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PCM(4)			 BSD Kernel Interfaces Manual			PCM(4)

     pcm, snd -- FreeBSD PCM audio device driver

     For a card	with bridge driver support, and	a PnP card:
     device pcm

     For a card	without	bridge driver support, and a non-PnP card:
     device pcm0 at isa? port? irq 5 drq 1 flags 0x15

     The pcm driver provides support for PCM audio play	and capture.  This
     driver also supports various PCI and WSS/MSS compatible ISA sound cards,
     and AC97 mixer.  True full	duplex operation is available on most cards.

     If	your sound card	is supported by	a bridge driver, pcm driver works in
     conjunction with the bridge driver.

     Apart from	the usual parameters, the flags	field is used to specify the
     secondary DMA channel (generally used for capture in full duplex cards).
     Flags are set to 0	for cards not using a secondary	DMA channel, or	to
     0x10 + C to specify channel C.

     The driver	works best with	WSS/MSS	cards, which have a very clean archi-
     tecture and an orthogonal set of features.	 They also happen to be	among
     the cheapest audio	cards on the market.

     The driver	does its best to recognize the installed hardware and drive it
     correctly,	so that	you don't have to give too many	details	in the kernel
     config files.  For	PCI and	ISA PnP	cards this is actually easy since they
     identify themselves.  For legacy ISA cards, the driver looks for MSS
     cards at addresses	0x530 and 0x604	(obviously, unless overridden in the
     kernel config file	by specifying an address).

     The driver	supports most of the Voxware ioctls(), and most	applications
     work unmodified (including	popular	mpeg players and linux binaries). A
     few differences exist (the	most important one is the ability to use mem-
     ory-mapped	access to the audio buffers). As a consequence,	some applica-
     tions may need to be recompiled with a slightly modified audio module.
     See /usr/include/sys/soundcard.h for a complete list of the supported

     Below we include a	list of	supported codecs/cards.	 If your sound card is
     not listed	here, it may be	supported by a bridge driver.

     CS4237, CS4236, CS4232, CS4231 (ISA)
	 All these cards work perfectly	in full	duplex using the MSS mode.
	 This chipset is used, among others, on	the A/Open AW35	and AW32, on
	 some Intel motherboards, and (the CS4231) on some non-PnP cards.

	 The CS4232 is reported	as buggy in the	Voxware	documentation but I am
	 not sure if this is true.  On one of my Intel motherboards, capture
	 does not work simply because the capture DMA channel is not wired to
	 the ISA DMA controller.

     Yamaha OPL-SAx (ISA)
	 Works perfectly in all	modes.	This chip is used in several PnP
	 cards,	but also (in non-PnP mode) on motherboards and laptops (e.g.
	 the Toshiba Libretto).

     OPTi931 (ISA)
	 The chip is buggy, but	the driver has many workarounds	to make	it
	 work in full duplex because for some time these were the only full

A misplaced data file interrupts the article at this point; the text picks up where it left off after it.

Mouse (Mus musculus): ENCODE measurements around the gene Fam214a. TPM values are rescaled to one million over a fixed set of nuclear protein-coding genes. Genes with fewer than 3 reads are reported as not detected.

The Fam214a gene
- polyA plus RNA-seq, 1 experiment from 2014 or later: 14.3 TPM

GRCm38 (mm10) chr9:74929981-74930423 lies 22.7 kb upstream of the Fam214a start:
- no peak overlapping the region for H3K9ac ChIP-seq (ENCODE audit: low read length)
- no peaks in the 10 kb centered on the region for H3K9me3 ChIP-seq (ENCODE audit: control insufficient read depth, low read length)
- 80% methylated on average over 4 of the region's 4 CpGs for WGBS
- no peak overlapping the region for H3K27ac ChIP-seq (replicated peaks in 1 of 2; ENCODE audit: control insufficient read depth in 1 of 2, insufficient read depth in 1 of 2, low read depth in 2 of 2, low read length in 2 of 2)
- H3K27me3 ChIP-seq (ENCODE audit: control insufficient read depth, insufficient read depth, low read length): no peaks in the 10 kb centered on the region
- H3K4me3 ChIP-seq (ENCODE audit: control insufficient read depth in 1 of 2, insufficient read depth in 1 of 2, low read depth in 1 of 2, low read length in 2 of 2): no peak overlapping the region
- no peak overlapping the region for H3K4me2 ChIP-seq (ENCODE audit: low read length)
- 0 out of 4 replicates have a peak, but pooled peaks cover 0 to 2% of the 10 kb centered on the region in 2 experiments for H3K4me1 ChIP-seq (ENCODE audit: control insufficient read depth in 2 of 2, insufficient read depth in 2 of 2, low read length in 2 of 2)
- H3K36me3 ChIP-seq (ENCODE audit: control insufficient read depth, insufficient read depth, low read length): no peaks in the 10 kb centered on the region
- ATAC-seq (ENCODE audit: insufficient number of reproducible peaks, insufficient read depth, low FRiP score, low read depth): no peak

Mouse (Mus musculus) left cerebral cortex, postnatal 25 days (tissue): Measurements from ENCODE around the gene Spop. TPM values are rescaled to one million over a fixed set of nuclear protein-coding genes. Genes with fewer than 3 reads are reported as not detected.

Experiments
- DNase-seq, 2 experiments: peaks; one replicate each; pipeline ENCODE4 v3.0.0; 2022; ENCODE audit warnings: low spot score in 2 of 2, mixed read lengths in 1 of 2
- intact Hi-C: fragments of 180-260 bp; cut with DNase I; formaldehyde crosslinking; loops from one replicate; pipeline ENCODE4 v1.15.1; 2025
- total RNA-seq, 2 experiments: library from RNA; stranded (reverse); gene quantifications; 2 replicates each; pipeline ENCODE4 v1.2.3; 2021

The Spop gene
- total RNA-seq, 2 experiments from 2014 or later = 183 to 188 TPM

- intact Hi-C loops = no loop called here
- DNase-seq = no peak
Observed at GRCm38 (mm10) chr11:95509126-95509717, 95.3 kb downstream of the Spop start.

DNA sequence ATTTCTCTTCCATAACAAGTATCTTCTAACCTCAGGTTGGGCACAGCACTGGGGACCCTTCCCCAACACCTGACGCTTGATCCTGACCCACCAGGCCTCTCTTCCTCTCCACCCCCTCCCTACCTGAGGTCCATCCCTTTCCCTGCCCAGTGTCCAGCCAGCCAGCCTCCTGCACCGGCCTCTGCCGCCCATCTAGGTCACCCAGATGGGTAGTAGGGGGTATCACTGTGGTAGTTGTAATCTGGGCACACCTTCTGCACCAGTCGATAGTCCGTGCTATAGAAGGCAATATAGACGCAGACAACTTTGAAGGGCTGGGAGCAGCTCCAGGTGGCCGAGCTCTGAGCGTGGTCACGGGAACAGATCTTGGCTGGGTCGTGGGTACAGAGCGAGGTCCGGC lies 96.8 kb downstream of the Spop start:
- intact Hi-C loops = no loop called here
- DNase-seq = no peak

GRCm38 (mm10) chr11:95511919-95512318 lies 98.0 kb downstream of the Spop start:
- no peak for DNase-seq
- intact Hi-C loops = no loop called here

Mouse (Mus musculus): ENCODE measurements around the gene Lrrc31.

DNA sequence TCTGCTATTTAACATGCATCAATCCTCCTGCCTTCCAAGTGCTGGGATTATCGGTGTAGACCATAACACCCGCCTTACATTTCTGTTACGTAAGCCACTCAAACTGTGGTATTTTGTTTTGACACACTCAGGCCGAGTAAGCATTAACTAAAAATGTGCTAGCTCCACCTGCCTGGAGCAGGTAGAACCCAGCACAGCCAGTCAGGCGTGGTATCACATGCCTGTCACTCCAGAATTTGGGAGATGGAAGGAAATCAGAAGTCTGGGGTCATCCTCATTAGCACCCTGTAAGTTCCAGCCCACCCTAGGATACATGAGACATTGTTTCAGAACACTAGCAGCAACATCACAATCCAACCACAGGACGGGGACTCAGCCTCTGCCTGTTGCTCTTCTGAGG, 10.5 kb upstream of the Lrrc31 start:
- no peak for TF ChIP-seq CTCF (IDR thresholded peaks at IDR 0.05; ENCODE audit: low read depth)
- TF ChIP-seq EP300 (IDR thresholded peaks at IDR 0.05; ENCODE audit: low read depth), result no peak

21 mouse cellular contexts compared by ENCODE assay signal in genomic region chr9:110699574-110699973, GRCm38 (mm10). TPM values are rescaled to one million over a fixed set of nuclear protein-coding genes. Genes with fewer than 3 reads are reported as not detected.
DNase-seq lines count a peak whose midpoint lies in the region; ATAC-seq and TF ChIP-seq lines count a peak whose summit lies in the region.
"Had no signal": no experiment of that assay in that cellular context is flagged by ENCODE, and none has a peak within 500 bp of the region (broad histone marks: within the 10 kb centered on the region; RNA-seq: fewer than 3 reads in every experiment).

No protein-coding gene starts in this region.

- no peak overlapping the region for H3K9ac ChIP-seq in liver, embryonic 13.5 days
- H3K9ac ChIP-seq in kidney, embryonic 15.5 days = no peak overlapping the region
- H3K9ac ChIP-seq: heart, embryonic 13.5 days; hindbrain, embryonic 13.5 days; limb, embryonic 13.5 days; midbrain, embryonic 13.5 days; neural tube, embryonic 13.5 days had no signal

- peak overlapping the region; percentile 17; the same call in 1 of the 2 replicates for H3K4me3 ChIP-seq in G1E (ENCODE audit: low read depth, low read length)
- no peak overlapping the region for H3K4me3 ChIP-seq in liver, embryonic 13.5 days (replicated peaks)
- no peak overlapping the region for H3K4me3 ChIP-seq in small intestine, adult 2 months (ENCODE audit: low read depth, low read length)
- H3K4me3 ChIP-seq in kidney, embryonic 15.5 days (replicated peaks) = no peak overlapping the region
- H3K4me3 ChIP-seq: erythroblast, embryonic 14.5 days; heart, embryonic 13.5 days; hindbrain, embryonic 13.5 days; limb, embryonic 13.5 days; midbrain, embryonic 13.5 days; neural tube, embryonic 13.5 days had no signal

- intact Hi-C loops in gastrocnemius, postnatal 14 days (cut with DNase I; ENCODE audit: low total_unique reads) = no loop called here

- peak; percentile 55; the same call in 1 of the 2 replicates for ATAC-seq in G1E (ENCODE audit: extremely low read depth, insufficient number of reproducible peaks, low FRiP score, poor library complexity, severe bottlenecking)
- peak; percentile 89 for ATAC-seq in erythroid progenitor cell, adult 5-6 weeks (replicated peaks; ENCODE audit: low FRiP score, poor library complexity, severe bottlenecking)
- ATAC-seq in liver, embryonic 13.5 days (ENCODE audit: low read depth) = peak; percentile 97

duplex	cards I	could find. u-law formats uses U8 format internally
	 because of a bug in the chip.

     Trident 4DWave DX/NX (PCI)

     ENSONIQ AudioPCI ES1370/1371 (PCI)
	 Creative Labs SoundBlaster PCI	is supported as	well.

     ESS Solo-1/1E (PCI)

     NeoMagic 256AV/ZX (PCI)

     The following commonly used symbolic links	to real	device nodes should be

     /dev/audio	     Sparc-compatible audio device
     /dev/dsp	     Digitized voice device
     /dev/dspW	     Like /dev/dsp, but	16 bits	per sample
     /dev/midi	     Raw midi access device
     /dev/mixer	     Control port mixer	device
     /dev/music	     Level 2 sequencer interface
     /dev/sequencer  Sequencer device
     /dev/pss	     Programmable device interface

     Each symbolic link	refers to a device node	of the same name, but with a
     unit number appended.  The	unit number for	each device matches the	unit
     number of the device probed at boot time.	Device probe messages can be
     examined with the dmesg(8)	utility.

     All the appropriate device	nodes and symbolic links for the `pcm0'	device
     would created with	the following commands:

	   cd /dev; sh MAKEDEV snd0

     Similarly,	the device nodes and symbolic links for	the `pcm1' device
     would be created as follows:

	   cd /dev; sh MAKEDEV snd1

     Since the /dev/MAKEDEV utility creates symbolic links that	will be	used
     by	many utilities by default, the device nodes and	symbolic links for the
     preferred audio device in systems with multiple audio devices should be
     created last.

     ac97: dac not ready
	 AC97 codec is not likely to be	accompanied with the sound card.

     unsupported subdevice XX
	 A device node is not created properly.

     Some features of your cards (e.g. global volume control) might not	be
     supported on all devices.

     The pcm device driver first appeared in FreeBSD 2.2.6, rewritten in
     FreeBSD 4.0.

     csa(4), gusc(4), sbc(4)

     Luigi Rizzo <> initially	wrote the pcm device driver
     and this manual page.
     Cameron Grant <>	totally	revised	the device
     Seigo Tanimura <> revised this manual

BSD				 June 3, 1998				   BSD


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